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Tampa Couple helps Angels of the Amazon in the Peruvian Jungle | Community Spirit

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Tampa Couple helps Angels of the Amazon in the Peruvian Jungle
Tampa Couple helps Angels of the Amazon in the Peruvian Jungle

Tampa, Florida-- A local woman shares here experience in the Amazon Jungle, where she spent a week learning about the area from a local member of the Angels of the Amazon non-profit group.

After reading of her experience, you'll have access to information on how to plan a trip of your own:

Many of us end up in the Amazon Jungle for one of three reasons: wildlife research, adventure or escape. I confess that for me, it was the latter. It was a time in my life where my home, professional and romantic life all flew south – and so did I. I was invited by Manatee County resident, Mary Standifer, one of the Board of Directors for Angels of the Amazon (a nonprofit providing aid to those living in a remote region of the Amazon Jungle), to accompany her on a trip that was being guided by Amazonian Expeditions (an eco-tourism group with offices located in Tampa).

With nothing to lose and little time to prepare, I soon found myself on a boat heading to a lodge in the Tahuayo River basin. I am now convinced that you cannot experience an adventure such as this one without coming back … changed.

My week was spent hiking through the Amazon rainforest, swimming with pink dolphins, sampling freshly caught piranha, zip-lining through the canopy, meeting with Pasquita – the Shaman of the Chino Village, catching glimpses of Tamarins in the wild and relaxing in the hammock room of the lodge while listening to soft rainfall.

Without the Internet, TV and other modern conveniences, it provided just what I needed to reflect on my life and renew my spirit. It also gave me the chance to explore and appreciate the diversity of this natural world and even visit the then-new Tahuayo River Amazon Research Center (TRARC).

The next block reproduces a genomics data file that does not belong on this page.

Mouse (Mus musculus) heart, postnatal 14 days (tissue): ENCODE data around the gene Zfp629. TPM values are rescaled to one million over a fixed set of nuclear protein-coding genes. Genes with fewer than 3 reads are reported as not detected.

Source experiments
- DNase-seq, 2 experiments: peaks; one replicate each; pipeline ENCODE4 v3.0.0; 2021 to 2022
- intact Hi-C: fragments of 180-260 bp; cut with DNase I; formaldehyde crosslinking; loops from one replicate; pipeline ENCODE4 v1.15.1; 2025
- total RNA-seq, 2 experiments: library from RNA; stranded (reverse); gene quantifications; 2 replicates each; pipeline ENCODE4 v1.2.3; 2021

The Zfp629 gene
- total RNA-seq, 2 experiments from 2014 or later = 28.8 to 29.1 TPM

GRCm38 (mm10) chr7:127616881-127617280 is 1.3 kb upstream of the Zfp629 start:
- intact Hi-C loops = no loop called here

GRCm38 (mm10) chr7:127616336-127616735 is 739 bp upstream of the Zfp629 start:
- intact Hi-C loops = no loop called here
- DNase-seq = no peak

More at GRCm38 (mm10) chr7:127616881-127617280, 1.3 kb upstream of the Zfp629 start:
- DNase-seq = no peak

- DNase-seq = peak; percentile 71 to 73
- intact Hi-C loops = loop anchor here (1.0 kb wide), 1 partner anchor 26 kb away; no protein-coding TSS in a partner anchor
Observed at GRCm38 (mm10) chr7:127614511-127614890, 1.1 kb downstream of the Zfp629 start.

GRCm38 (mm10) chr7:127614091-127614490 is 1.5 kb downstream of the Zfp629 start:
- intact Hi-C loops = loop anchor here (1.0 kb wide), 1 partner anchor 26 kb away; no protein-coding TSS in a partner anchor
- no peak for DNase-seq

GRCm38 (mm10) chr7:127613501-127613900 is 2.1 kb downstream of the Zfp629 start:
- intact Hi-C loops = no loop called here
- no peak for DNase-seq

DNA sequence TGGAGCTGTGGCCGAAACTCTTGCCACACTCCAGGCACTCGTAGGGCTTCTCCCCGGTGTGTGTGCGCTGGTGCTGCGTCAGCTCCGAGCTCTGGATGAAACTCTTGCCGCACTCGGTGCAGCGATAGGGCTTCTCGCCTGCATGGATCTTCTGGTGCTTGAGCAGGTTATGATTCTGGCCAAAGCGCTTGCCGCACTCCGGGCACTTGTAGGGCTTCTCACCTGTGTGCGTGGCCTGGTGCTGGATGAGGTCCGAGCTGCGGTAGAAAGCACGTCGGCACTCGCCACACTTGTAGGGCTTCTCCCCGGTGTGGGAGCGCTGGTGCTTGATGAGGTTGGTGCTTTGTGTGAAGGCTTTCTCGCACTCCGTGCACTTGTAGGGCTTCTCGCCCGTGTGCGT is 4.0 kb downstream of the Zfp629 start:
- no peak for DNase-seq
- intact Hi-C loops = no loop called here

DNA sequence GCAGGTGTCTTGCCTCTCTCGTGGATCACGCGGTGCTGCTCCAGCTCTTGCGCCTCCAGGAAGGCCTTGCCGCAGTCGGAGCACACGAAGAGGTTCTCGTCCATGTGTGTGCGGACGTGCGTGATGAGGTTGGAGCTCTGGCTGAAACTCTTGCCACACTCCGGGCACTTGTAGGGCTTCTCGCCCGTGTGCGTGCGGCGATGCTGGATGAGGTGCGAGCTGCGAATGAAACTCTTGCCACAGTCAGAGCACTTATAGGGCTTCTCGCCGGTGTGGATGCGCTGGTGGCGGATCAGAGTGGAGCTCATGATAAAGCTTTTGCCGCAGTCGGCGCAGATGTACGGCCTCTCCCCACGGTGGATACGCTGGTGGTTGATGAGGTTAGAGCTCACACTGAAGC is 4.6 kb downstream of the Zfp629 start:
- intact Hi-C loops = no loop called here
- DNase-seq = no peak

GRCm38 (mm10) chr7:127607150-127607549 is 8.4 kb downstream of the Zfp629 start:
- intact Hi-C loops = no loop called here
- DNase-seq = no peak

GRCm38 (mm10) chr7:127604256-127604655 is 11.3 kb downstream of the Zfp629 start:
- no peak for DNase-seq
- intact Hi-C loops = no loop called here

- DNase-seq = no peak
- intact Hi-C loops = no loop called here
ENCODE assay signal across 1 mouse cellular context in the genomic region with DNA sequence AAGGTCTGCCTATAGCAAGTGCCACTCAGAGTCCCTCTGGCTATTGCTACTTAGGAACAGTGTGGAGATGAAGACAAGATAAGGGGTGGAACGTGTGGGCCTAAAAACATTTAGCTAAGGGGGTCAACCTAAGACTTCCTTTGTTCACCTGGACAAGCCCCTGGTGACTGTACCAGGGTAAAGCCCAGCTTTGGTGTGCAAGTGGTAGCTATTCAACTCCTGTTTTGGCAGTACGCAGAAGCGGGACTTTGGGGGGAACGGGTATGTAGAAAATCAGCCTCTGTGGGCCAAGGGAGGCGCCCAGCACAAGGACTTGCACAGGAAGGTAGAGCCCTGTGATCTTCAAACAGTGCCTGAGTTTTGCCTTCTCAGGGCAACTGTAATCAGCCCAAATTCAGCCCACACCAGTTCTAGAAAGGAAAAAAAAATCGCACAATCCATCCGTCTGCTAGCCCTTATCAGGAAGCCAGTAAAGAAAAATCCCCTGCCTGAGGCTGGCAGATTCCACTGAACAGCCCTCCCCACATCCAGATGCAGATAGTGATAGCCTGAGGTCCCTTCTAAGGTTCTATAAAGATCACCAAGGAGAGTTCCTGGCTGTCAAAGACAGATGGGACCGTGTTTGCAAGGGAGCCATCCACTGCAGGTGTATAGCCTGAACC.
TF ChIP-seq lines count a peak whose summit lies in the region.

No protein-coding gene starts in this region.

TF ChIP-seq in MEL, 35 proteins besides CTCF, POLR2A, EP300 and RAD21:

The surrounded villages seemed unaffected by the influence of the fast-paced world around them, and their modest standard of living will make you appreciate how rich our Western society really is.

When I returned to states, I drove down Manatee Avenue in Bradenton, temporarily overwhelmed by the flashing streetlights, noise from traffic and bustle of everyday life. I stopped into the local grocery store to fill my refrigerator, remembering the market in one of the villages in the jungle that we visited by boat – complete a sparse assortment of canned goods and little else. Now, I stood in the produce section of the Sweetbay staring at the sheer volume of fruits and vegetables to pick and choose from as I wished – in many cases, with several varieties of the same item. I began to cry …

At the time, I was working on my first children’s yoga book in what would become the Acting Out Yoga series. After my trip, I rewrote the entire story to take place in Peru, and renamed it Harvir in the Amazon, dedicating a percentage of the book’s profits to Angels of the Amazon.

Who Are the Angels of the Amazon?

They are the more than 8,000 ribereños – or, the indigenous people of the Tahuayo River basin. The Tahuayo is a tributary in a remote area of the upper Amazon River in Peru, 100 miles from Iquitos, the nearest city. It is accessible only by boat. Surrounded by the dense Amazon Jungle, the ribereños communities lack ready access to health care, education and economic opportunity.